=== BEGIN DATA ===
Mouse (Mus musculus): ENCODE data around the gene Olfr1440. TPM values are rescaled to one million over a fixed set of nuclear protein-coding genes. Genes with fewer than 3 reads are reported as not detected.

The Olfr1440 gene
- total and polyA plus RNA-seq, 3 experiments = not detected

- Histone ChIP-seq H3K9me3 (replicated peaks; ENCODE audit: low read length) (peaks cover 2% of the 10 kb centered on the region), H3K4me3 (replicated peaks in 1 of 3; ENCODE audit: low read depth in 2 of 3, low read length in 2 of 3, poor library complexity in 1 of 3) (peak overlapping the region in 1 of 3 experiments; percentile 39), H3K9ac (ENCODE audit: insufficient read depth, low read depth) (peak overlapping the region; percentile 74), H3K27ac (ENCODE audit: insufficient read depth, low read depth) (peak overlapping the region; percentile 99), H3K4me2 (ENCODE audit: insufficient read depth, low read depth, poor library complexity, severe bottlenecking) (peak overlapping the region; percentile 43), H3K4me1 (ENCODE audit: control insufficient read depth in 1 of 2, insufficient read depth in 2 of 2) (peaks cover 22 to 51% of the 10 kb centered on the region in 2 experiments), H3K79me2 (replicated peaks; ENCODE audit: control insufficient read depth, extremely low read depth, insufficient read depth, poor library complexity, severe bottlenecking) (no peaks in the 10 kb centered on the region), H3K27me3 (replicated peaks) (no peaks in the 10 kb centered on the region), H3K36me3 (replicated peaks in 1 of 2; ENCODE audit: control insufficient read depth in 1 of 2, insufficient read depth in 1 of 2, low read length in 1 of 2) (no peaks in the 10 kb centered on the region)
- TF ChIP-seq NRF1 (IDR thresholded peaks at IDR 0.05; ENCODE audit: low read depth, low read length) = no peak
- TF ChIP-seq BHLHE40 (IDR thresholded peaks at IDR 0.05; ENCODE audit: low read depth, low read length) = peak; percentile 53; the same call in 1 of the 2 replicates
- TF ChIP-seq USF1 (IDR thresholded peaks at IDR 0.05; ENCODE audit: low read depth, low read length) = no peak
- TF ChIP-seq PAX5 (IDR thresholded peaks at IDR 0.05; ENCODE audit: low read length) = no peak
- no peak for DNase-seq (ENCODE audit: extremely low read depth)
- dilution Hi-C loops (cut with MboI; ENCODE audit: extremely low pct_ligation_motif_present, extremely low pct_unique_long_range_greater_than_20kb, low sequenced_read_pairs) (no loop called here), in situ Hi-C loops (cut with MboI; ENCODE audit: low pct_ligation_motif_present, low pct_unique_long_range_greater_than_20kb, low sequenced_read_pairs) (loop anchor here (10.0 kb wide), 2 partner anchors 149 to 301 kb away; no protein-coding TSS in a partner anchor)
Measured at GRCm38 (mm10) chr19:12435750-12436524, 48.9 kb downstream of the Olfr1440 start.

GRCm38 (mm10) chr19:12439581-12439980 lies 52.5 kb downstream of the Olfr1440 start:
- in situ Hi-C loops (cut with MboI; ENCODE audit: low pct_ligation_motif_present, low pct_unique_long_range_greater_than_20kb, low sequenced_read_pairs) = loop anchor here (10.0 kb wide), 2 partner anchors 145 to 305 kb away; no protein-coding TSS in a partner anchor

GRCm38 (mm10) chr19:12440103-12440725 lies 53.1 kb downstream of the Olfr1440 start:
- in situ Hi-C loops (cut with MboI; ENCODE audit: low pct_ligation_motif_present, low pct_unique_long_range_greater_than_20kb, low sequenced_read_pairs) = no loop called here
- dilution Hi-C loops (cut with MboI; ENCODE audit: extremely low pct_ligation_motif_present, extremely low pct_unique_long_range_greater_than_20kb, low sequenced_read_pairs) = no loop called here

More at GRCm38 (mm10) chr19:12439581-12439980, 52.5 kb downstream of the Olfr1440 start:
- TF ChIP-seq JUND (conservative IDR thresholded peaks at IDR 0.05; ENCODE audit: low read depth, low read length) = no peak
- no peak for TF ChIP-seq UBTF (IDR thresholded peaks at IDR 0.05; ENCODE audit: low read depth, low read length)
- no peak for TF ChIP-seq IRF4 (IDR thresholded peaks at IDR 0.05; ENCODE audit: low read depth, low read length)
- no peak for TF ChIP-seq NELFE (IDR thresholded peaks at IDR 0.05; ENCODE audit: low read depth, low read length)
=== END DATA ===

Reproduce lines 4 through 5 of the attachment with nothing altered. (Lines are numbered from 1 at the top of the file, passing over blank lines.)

- Histone ChIP-seq H3K9me3 (replicated peaks; ENCODE audit: low read length) (peaks cover 2% of the 10 kb centered on the region), H3K4me3 (replicated peaks in 1 of 3; ENCODE audit: low read depth in 2 of 3, low read length in 2 of 3, poor library complexity in 1 of 3) (peak overlapping the region in 1 of 3 experiments; percentile 39), H3K9ac (ENCODE audit: insufficient read depth, low read depth) (peak overlapping the region; percentile 74), H3K27ac (ENCODE audit: insufficient read depth, low read depth) (peak overlapping the region; percentile 99), H3K4me2 (ENCODE audit: insufficient read depth, low read depth, poor library complexity, severe bottlenecking) (peak overlapping the region; percentile 43), H3K4me1 (ENCODE audit: control insufficient read depth in 1 of 2, insufficient read depth in 2 of 2) (peaks cover 22 to 51% of the 10 kb centered on the region in 2 experiments), H3K79me2 (replicated peaks; ENCODE audit: control insufficient read depth, extremely low read depth, insufficient read depth, poor library complexity, severe bottlenecking) (no peaks in the 10 kb centered on the region), H3K27me3 (replicated peaks) (no peaks in the 10 kb centered on the region), H3K36me3 (replicated peaks in 1 of 2; ENCODE audit: control insufficient read depth in 1 of 2, insufficient read depth in 1 of 2, low read length in 1 of 2) (no peaks in the 10 kb centered on the region)
- TF ChIP-seq NRF1 (IDR thresholded peaks at IDR 0.05; ENCODE audit: low read depth, low read length) = no peak